Tuesday, February 14, 2012

Lance Armstrong Returns to Triathlon

Lance on the bike at Panama 70.3
This past Sunday Lance Armstrong marked his return to triathlon with a remarkable second place finish at Panama 70.3 against a strong field of competitors including one of triathlon's strongest cyclists, Chris Lieto.  Going into the race predictions for his results were all across the board if you looked at the Slowtwitch forums, or at the response Tri It Multisport had to it's #LanceTris twitter contest.  Few people predicted he would finish as strong as he did, and if one thing is for certain, triathlon's top athletes have been put on notice that there is a new contender in the ring.

I honestly do believe that Lance Armstrong returning to triathlon is a good thing.  I know that there's been some debate on this around the web but the Livestrong marketing machine brings the sport a level of attention and appeal that few organizations can rival.  Even marginally more media coverage and general public interest is sure to appeal to equipment manufacturers and sponsors alike, which in turn means more funding for races, greater selection of equipment brands, and hopefully bigger purses for pros.  I don't think that Lance can do for triathlon what he did for cycling in the US, but at the very least he participation in the sport lends credence to its legitimacy as a mainstream sport.  Lets not forget, that triathlon has only been an Olympic sport since 2000, which is very recent when you consider that the bar is set pretty low for what's considered a sport in the summer Olympics.

With Lance comes the controversy associated with the doping allegations that have followed him around since his earliest Tour de France days.  I don't want to weigh in on whether he did or didn't dope.  The way I see it, if he doped, he was a doper who beat all the other dopers, if he didn't dope, he was clean and beat all the dopers.  Don't get me wrong, any sport at any level has to be clean, but I think that the USADA and WADA should concern itself with ensuring sport is clean today rather than digging up graves to see who wasn't clean in the past.  Its an embarrassment to see that there are still so many elite athletes using PEDs today while the USADA and WADA are busy carrying out what seems to be a personal vendetta against Lance Armstrong.  Rather than spending millions of dollars pursuing Lance, anti doping agencies should be spending resources on increased random testing for athletes and more mandatory testing at events.  Similarly, to quell any controversy that Lance brings to the sport, the WTC should redouble its efforts to test its athletes and do so in the most transparent and thorough manner possible.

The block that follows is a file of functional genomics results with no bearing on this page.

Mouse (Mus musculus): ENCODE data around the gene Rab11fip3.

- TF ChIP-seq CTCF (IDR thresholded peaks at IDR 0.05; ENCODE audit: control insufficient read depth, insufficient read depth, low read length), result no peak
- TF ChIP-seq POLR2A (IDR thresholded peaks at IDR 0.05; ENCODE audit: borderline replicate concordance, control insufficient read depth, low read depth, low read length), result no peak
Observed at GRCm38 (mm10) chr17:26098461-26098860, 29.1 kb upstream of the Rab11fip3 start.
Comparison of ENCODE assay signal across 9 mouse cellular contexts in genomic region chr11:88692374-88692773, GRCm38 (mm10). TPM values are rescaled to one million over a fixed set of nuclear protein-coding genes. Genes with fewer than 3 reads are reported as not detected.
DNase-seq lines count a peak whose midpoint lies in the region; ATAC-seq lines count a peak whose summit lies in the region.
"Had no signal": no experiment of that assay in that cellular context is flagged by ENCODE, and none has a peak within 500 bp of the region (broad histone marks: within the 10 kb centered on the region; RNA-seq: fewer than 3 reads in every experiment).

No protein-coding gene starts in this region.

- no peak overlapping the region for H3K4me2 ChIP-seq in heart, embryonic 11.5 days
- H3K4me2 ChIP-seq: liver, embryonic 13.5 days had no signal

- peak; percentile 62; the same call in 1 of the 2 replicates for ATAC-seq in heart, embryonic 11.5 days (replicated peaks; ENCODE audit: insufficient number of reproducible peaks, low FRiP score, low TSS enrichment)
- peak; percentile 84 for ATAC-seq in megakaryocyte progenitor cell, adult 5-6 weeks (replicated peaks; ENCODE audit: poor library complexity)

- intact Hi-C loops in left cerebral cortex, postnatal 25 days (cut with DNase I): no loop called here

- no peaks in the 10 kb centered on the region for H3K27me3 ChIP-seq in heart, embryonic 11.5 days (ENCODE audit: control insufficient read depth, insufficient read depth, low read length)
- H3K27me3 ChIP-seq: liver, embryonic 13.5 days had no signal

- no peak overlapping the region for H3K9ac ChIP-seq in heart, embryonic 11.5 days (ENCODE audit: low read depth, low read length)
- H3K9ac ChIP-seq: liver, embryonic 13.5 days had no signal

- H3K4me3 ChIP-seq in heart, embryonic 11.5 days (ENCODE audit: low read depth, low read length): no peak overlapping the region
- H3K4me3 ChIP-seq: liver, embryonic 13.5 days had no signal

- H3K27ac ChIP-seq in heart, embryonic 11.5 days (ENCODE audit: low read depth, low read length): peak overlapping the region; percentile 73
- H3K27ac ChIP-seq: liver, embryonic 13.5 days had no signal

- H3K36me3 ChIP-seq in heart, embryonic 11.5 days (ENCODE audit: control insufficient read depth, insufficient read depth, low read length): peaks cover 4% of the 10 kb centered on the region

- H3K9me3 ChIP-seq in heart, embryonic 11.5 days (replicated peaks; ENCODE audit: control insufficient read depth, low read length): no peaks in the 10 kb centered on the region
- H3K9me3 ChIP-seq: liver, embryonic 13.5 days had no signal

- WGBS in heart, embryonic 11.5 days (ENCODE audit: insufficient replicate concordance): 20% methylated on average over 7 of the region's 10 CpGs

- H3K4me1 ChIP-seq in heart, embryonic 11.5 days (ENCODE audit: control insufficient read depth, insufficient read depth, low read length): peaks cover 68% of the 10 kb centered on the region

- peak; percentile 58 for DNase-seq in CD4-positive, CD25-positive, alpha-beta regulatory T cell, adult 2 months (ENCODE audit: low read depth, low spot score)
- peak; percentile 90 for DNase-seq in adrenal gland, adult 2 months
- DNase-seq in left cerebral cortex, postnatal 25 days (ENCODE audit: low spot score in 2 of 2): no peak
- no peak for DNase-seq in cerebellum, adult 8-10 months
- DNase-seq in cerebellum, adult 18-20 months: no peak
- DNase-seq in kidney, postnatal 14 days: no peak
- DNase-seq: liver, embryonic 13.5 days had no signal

Lance's performance at Panama 70.3 was truly exceptional, the guy is 40.  Some people are going to see that in and of itself reason for suspicion.  What a lot of people don't know is that when Lance Armstrong was 15 he was racing against Mark Allen and Dave Scott, arguably triathlon's two greatest living legends.  Simply put, he's a machine, he's been racing and winning at sport's highest levels since long before anyone could reasonably accuse him of doping.

If anything is certain, I think we can all look forward to one of the most exciting years for triathlon in quite some time.

1 comment:

  1. Raf, great post. I thought he would be near the top but not as well as he did. I am very excited to watch the next races he has planned for sure. I also enjoyed the video you added. makes me want to dig out the old speedos. :)